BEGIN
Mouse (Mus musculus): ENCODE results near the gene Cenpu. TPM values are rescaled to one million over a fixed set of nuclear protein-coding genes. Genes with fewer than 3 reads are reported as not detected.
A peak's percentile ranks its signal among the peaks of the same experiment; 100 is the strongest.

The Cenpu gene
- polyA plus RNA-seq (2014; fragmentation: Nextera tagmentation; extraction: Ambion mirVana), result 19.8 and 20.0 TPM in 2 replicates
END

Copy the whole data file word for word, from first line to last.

Mouse (Mus musculus): ENCODE results near the gene Cenpu. TPM values are rescaled to one million over a fixed set of nuclear protein-coding genes. Genes with fewer than 3 reads are reported as not detected.
A peak's percentile ranks its signal among the peaks of the same experiment; 100 is the strongest.

The Cenpu gene
- polyA plus RNA-seq (2014; fragmentation: Nextera tagmentation; extraction: Ambion mirVana), result 19.8 and 20.0 TPM in 2 replicates